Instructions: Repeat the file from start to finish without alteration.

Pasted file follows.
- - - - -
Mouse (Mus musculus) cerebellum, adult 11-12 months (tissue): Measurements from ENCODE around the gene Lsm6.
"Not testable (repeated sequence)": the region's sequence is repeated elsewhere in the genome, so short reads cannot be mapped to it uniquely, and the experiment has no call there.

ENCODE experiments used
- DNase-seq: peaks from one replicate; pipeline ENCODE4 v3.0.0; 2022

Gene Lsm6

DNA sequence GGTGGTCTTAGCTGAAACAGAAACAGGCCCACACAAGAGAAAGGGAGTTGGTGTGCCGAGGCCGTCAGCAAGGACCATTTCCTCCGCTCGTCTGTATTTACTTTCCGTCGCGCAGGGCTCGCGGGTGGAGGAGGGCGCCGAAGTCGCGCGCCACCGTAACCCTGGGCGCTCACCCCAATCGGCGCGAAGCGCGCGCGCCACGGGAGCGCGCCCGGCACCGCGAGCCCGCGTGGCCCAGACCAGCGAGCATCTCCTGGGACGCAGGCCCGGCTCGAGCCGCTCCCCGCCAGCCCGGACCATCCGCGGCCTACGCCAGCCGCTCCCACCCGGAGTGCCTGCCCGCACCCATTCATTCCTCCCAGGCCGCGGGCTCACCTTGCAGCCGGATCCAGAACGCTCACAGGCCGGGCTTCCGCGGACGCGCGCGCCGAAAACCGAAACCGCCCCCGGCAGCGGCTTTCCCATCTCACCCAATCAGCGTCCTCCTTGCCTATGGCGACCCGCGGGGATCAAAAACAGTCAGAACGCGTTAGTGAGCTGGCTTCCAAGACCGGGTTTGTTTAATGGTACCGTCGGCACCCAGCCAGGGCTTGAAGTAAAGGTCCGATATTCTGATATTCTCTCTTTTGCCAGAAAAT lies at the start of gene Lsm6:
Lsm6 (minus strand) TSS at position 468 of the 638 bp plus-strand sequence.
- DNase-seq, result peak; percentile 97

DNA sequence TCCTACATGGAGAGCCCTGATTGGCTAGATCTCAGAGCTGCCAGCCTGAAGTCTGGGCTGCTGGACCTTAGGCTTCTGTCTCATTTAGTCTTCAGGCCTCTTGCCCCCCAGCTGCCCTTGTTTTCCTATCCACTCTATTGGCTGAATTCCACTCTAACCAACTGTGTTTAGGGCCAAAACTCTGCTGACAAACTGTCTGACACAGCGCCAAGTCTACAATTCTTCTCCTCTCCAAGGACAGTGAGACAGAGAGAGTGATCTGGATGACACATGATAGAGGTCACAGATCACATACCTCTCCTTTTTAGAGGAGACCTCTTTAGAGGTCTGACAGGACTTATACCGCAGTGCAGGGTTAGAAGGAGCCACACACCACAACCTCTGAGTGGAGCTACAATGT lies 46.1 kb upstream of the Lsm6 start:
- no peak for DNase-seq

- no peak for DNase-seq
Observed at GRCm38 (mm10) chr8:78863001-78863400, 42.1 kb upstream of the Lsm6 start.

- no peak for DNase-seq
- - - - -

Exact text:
Mouse (Mus musculus) cerebellum, adult 11-12 months (tissue): Measurements from ENCODE around the gene Lsm6.
"Not testable (repeated sequence)": the region's sequence is repeated elsewhere in the genome, so short reads cannot be mapped to it uniquely, and the experiment has no call there.

ENCODE experiments used
- DNase-seq: peaks from one replicate; pipeline ENCODE4 v3.0.0; 2022

Gene Lsm6

DNA sequence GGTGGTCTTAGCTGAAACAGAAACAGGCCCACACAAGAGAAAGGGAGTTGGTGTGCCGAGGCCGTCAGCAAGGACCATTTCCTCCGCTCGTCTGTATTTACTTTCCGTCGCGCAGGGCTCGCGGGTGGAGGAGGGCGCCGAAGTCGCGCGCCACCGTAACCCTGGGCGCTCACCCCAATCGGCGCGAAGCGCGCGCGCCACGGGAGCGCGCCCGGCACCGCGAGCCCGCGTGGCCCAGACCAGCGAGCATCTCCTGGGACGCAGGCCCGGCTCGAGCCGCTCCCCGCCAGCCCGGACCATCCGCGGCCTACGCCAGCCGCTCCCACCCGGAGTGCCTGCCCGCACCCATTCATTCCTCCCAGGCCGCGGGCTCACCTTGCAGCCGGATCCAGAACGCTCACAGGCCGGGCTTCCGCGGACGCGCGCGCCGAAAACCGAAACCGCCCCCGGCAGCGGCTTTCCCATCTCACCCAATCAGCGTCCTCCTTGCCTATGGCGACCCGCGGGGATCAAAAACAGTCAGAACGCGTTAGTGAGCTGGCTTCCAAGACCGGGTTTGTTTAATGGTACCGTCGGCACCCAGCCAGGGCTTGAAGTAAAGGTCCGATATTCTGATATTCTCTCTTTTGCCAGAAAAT lies at the start of gene Lsm6:
Lsm6 (minus strand) TSS at position 468 of the 638 bp plus-strand sequence.
- DNase-seq, result peak; percentile 97

DNA sequence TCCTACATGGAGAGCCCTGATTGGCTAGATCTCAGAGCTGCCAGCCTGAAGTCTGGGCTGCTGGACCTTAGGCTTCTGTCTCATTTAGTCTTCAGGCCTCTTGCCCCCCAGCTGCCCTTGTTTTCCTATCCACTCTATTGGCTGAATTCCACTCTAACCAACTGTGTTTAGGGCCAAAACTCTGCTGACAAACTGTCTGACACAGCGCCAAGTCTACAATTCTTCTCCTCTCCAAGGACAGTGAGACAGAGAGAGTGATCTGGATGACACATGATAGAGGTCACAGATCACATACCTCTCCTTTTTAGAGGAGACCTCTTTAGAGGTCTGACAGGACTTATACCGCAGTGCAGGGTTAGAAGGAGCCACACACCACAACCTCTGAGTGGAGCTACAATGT lies 46.1 kb upstream of the Lsm6 start:
- no peak for DNase-seq

- no peak for DNase-seq
Observed at GRCm38 (mm10) chr8:78863001-78863400, 42.1 kb upstream of the Lsm6 start.

- no peak for DNase-seq